Bond Star Sir Roger Moore, Three Million Phantom Geese in China, and a New Zealand Financial Services Provider

By Richard Smith, who has been getting dusty in the archives.

Our New Zealand Financial Services Provider is Asia Finance Corporation, trading on GXG Markets, until a couple of weeks ago, as London Capital (NZ). Here is a May 2012 news release from yet another of London Capital’s cockeyed offerings, Creek Project Investments:

The Directors of Creek Project Investments Plc (Creek ) are pleased to announce that GXG Markets has agreed that Creek’s free-float of 1.7 million ordinary shares shall be used for the purpose of establishing the market capitalisation of Creek. The balance of Creek’s issued ordinary shares (58,300,002) are presently the subject of legally binding lock-in agreements and held by London Capital NZ Limited as custodian have been issued with ISIN GB00B87MY39 until the expiry of the lock-in agreements on 17 November 2013. The Directors of Creek accept responsibility of this announcement.

Creek Project Investments’ relationship with London Capital (NZ) is snug indeed. The main men behind London Capital, Thomas Yi and Bryan Cook (here or here, for instance), both feature on the board of Creek Project Investments at one time or another.  The major shareholders of Creek include stooges of London Capital and  two of their vehicles, XBorder Investments (Asia) Ltd  and London Capital Private Equity Ltd (here, “additional information”) .

In other words, London Capital entities and people

  • control the company,
  • own it, and
  • price its shares, via their GXG broker

We can make a cynical guess about what will happen next.

We are right: after more than a year’s worth of diligent trade reporting (here, trades tab), the market capitalisation of Creek Project Investments eventually climbed, after the lock-in mentioned in the press release had expired (earlier than advertised, on 4th March 2013), to £60,000,000.

Meanwhile the latest available accounts (as at May 2012) proclaimed it to have assets of a tenth of that, £6,000,000, and retained losses of around £70,000.

Creek had been monumentally pumped. That market capitalization is pathologically bloated.

The bloat is even worse in hindsight. It emerges, more than a year later, that even the £6,000,000 of assets underpinning that valuation are a mirage. For Creek’s assets turn out to be shares in another London Capital vehicle, Sejong Investments, which had become completely worthless by December 2012, well before Creek’s price peaked.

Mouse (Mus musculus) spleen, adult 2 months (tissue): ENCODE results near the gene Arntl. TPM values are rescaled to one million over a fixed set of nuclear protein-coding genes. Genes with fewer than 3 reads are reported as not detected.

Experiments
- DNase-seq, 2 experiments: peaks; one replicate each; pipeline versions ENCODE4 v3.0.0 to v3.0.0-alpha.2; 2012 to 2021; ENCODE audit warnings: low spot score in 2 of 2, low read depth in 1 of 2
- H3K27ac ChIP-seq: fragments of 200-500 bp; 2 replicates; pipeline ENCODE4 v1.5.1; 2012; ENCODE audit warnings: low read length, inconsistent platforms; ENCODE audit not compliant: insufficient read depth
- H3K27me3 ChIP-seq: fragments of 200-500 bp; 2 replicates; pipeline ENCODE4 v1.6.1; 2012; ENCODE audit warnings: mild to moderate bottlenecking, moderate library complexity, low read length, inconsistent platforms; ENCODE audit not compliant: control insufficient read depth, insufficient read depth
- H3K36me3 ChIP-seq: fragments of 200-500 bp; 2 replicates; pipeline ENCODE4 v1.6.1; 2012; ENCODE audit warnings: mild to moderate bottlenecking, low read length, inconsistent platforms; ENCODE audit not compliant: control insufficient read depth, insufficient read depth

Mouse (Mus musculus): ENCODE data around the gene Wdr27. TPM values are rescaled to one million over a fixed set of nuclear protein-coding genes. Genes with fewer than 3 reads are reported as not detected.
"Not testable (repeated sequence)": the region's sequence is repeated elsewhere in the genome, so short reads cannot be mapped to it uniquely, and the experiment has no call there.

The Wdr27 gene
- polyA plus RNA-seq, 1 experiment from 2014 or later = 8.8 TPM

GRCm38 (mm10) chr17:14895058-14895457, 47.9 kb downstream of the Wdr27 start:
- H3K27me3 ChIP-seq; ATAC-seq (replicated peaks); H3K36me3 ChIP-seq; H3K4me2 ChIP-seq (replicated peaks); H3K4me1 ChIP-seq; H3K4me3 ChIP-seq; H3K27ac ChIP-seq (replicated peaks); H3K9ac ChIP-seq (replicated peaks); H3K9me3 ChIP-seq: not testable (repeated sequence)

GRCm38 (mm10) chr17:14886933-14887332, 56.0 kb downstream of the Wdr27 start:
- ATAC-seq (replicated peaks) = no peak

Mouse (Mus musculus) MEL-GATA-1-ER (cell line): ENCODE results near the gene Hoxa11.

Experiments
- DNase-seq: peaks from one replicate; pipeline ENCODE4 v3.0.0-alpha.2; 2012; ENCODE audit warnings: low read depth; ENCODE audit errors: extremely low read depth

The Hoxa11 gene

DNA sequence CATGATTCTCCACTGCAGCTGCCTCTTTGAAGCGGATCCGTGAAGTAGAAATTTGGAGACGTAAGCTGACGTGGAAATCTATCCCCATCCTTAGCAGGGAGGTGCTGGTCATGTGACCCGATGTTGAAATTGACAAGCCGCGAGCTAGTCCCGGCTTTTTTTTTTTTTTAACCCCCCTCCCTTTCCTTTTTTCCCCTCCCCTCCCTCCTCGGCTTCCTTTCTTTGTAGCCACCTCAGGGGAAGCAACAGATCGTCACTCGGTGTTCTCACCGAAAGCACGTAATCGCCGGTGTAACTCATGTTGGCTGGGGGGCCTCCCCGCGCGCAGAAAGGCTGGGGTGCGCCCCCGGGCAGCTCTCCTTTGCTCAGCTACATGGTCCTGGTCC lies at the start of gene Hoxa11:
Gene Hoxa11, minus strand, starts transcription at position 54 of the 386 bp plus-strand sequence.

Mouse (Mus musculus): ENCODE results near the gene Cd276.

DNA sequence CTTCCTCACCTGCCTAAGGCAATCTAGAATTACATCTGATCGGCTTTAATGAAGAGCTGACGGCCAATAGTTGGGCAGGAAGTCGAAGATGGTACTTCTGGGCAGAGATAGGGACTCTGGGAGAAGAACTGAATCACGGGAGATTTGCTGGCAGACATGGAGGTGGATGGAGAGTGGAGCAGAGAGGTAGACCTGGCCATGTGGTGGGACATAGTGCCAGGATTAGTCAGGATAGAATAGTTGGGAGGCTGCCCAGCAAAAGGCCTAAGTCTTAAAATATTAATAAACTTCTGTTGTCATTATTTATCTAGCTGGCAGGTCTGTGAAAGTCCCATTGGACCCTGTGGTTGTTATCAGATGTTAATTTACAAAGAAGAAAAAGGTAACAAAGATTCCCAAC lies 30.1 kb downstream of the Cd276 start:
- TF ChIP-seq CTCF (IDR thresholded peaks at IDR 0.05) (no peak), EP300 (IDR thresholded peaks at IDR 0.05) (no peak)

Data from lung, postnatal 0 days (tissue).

But that revelation lies in the future. In March 2012, the next stages should be: publicize the stock, and then dump it. For a moment, it looks as if that exactly what’s about to happen. Here’s something from China Buzz, blog of The Economic Observer, on March 2nd, just before the lock-in expires:

The world’s biggest goose farm and foie gras factory will soon be established on the banks of Poyang Lake, in China’s Jiangxi Province. The American [sic] investment company Creek Project is said to be investing $100 million into the venture.

But, uh-oh, this publicity is not part of the London Capital plan:

This news released last week did not come from the company, but by way of the Darwin Natural Knowledge Society, a Beijing-based NGO focused on environmental protection.

In fact, it’s all going horribly wrong for London Capital: they are not in control of the news flow at all. By mid-March 2012, animal rights activists (archive) had got hold of the Creek story:

According to information posted on the official website of Creek Project Investments, the British corporation investing in the farm’s construction, 3 million geese had been delivered to the farm by the end of 2011 in preparation for its opening.

Had the animal rights activists been able, and inclined, to look at the yet-to-be issued May accounts, they’d have discovered that those 3,000,000 geese are on the balance sheet at a value of zero. They might then have concluded (correctly) that the geese are phantoms, a figment of Creek Project Investments’ promoters’ imagination. But animal rights activists are not necessarily sceptical enquirers, and stock pump and dumps are not a core part of their domain expertise, and anyway, the accounts weren’t published for months yet.

Instead, the activists, who assume that Creek Project Investments are cruel, yet honest, start a fracas on behalf of the completely nonexistent geese:

We have received an ACTION ALERT from Chinese friends.

Please read and support. Thanks you.

Care for Chinese Animals


Dear friend,

Please help us stop the world’s largest foie gras farming and manufacturing industry established in our famous Bird’s wet-field lake “Pan Yang Lake” in Jiangxi Province in China by contacting your local government in the United Kingdom to protest. It is imperative that we stop this cruel act from happening more and we urge you to take action against the foie gras industry.

According to information posted on the official website of Creek Project Investments, the British corporation investing in the farm’s construction, 3 million geese had been delivered to the farm by the end of 2011 in preparation for its opening.

“The manager of the project said the project will cooperate with more than 70 waterfowl farms and the scale of the project will take advantage of nearly all of Poyang Lake’s nearby resources,” Greenbeagle told the Global Times.